Nvidia GeForce GTX 980 4GB “Maxwell” (28nm) Graphics Card Review



/ 2 years ago

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Introduction


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Nvidia’s newest Maxwell architecture first made its appearance in February this year when Nvidia revealed their entry level GTX 750 Ti graphics card. One of the obvious hallmarks of Maxwell, that the GTX 750 Ti revealed, was an incredible level of power efficiency as well as a drastic increase in compute performance. Since Nvidia gave us a taste of Maxwell we’ve been eagerly awaiting that high-end variant and that’s exactly what we get today with the GTX 980’s launch. The GTX 980 is a direct upgrade of Nvidia’s “middle” desktop GPU; it takes the GK104 and bumps it up to GM204. This means one of two things; firstly, the GTX 980 is the true successor to the GTX 680/GTX 770 and secondly, the GTX 980 means we will see an even higher end GM210 Maxwell part arrive later to replace GK110. However, let’s not get ahead of ourselves as today is all about GM204. GM204 is 28nm Maxwell, just like the GTX 750 Ti, which means all the rumours about the potential for Nvidia to release two iterations of Maxwell; one 28nm and one next year based on 20 or 16nm, remain credible.

On paper the GTX 980 doesn’t look that impressive; it offers the same size manufacturing process as its predecessors with a reduction of CUDA cores and ROPs. However, don’t let the numbers fool you: Maxwell is not like-for-like comparable with Kepler as it is a totally redesigned architecture. As anticipated, Maxwell’s power efficiency results in the GTX 980 boasting a TDP of 165W; that’s 85W lower than the GTX 780 that it succeeds in naming terms. It also offers a welcomed video memory boost to 4GB to match AMD’s offerings and silence the critics who claim Nvidia doesn’t offer enough video memory to be 4K ready: except on the insanely priced GTX Titan series products. Pricing isn’t bad either: compared to the GTX 780 it replaces it holds a $50 premium and is $100 cheaper than the GTX 780 was when it launched.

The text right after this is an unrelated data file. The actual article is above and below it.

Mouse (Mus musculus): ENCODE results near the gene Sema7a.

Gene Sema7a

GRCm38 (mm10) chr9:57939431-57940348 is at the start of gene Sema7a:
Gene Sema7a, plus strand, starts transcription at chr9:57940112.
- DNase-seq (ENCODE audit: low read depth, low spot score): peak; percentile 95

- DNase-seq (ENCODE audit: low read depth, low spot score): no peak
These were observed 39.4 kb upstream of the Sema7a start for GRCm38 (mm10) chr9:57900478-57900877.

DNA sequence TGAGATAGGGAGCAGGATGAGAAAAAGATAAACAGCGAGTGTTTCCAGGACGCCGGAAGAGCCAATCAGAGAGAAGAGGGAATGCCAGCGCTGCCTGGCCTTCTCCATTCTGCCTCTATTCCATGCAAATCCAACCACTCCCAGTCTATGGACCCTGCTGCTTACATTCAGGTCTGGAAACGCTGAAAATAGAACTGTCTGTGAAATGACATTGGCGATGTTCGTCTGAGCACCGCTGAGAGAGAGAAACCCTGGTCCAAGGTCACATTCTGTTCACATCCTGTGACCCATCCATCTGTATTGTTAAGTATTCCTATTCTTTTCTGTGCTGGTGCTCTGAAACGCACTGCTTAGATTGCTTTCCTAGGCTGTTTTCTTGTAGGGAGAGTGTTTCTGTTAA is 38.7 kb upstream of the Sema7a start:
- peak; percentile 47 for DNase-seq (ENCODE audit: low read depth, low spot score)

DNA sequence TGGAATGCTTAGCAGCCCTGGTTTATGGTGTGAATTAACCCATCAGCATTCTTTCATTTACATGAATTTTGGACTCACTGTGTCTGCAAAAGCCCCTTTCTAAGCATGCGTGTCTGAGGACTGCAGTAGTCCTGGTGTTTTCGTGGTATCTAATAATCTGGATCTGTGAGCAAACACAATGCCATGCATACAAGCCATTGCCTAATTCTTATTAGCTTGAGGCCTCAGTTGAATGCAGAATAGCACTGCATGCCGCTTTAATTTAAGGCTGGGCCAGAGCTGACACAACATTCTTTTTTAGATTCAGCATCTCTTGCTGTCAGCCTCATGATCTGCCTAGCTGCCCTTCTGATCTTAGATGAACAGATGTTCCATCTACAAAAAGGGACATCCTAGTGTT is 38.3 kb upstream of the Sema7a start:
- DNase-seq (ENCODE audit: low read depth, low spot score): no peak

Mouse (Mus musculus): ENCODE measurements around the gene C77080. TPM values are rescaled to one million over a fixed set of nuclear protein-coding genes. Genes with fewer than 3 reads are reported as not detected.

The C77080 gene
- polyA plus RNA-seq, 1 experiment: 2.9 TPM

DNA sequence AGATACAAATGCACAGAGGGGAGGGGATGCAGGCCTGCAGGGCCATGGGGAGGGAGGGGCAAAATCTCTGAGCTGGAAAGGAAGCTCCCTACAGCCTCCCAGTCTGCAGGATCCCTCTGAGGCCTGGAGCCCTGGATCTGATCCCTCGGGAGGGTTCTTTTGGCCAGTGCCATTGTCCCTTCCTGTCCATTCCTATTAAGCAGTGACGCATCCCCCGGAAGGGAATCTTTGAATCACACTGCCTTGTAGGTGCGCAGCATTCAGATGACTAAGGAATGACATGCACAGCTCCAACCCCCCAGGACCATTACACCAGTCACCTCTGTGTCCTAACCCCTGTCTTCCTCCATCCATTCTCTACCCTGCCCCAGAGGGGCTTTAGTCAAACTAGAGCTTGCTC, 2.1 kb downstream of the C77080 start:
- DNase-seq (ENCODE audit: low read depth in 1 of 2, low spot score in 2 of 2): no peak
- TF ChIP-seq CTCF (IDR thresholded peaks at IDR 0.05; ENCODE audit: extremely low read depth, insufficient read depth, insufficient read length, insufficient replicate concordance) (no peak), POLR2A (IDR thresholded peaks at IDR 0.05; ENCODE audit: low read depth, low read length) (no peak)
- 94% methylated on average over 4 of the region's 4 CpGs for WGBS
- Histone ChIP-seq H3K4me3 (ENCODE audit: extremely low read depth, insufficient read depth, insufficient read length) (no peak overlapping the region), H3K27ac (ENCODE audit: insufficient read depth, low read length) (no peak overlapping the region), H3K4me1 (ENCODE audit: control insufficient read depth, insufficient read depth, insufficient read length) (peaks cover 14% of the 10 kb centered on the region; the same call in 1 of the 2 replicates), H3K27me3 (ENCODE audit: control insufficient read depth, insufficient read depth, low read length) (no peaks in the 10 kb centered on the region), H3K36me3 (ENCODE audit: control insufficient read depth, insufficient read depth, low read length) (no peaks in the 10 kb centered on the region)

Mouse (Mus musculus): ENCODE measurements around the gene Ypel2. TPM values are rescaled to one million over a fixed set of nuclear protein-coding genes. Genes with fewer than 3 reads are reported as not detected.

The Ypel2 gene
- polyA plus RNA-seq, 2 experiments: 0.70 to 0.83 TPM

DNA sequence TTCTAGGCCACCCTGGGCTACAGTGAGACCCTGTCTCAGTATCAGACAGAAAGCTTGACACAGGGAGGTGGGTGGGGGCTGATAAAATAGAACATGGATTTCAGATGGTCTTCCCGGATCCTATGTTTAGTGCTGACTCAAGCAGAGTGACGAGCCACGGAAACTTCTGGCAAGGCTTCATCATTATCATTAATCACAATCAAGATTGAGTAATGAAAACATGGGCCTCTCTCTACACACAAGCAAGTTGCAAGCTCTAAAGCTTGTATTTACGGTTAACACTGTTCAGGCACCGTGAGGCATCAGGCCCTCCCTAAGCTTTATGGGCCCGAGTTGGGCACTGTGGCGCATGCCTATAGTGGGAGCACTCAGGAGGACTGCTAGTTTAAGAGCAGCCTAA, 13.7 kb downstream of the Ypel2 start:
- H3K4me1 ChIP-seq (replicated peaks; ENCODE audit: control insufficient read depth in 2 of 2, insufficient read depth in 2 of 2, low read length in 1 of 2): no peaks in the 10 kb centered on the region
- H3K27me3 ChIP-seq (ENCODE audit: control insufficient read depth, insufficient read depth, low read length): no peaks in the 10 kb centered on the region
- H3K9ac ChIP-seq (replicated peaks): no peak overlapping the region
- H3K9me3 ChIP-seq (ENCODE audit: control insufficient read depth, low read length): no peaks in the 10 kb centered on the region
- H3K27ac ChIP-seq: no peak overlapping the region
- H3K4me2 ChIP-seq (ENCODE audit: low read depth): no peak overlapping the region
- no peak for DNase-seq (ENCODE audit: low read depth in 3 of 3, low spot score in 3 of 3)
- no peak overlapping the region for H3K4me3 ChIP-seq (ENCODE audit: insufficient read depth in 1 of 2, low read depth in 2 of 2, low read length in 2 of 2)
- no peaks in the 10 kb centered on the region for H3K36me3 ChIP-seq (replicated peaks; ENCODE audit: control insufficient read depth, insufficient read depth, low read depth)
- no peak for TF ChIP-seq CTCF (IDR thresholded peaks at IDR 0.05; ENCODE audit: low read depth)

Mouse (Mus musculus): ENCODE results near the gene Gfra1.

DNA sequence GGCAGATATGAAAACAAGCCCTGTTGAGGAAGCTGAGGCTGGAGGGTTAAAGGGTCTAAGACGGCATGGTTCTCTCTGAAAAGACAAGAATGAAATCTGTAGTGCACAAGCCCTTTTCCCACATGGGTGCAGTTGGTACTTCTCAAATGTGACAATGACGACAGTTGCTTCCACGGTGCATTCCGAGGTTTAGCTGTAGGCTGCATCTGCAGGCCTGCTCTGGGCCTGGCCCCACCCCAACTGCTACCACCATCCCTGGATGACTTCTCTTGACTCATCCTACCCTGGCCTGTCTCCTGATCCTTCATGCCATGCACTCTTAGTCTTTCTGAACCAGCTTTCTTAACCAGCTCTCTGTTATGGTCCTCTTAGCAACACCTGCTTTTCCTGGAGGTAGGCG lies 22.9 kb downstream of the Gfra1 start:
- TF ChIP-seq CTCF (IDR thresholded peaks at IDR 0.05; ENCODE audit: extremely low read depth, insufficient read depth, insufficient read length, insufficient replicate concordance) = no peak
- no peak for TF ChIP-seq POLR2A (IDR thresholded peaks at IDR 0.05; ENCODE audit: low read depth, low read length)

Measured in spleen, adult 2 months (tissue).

A brief specifications analysis shows Nvidia has no competition where the GTX 980 comes in. AMD’s best offering is the R9 290X which is geared to fit in somewhere between the GTX 780 and GTX 780 Ti. The GTX 980, on the other hand, is geared to outperform the GTX 780 and GTX 780 Ti. Not to mention that AMD was already quite some way behind Kepler on power efficiency, now Maxwell looks set to turn that small gap into a valley (maybe even a Unigine one!).

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Packaging and Accessories

Nvidia’s press sample of the GTX 980 comes simply packaged, no accessories, just the card in a sleek-looking box. Simple, yet effective. The claim to be “The World’s Most Advanced GPU” also shows a fair amount of bravado on Nvidia’s behalf; let’s hope it lives up to those expectations.

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  • Wayne

    The GTX 970 is a far better buy. It costs on average 30% less and sacrifices only ~18% in performance.

    The new Maxwell architecture really seems to be uber efficient doing a lot more with a lot less. Impressive stuff indeed.

    • Sadly our GTX 970 only arrived four hours after the launch, the review will be coming next week though 🙂

      • Wayne

        I’ll wait to hear what you have to say but I’m confident you won’t be disappointed. 😉

  • Trent Foley

    “Amd was already quite some way behind kepler in power efficiency”, that’s not a true statement I’m afraid. The 780 ti and 290x performs almost equally while the 290x draws slightly more power. If you wanna make a statement how about explaining why it takes nvidia a 563mm2 die to compete with amd’s 439mm2 die and only just match it in real world performance. Also tell us why the fully unlocked kepler can only muster 1.7 tflops of double precision while full hawaii is capable of 2.8 tflops, Nvidia’s software allows them to compete with amd’s superiot architecture It seems.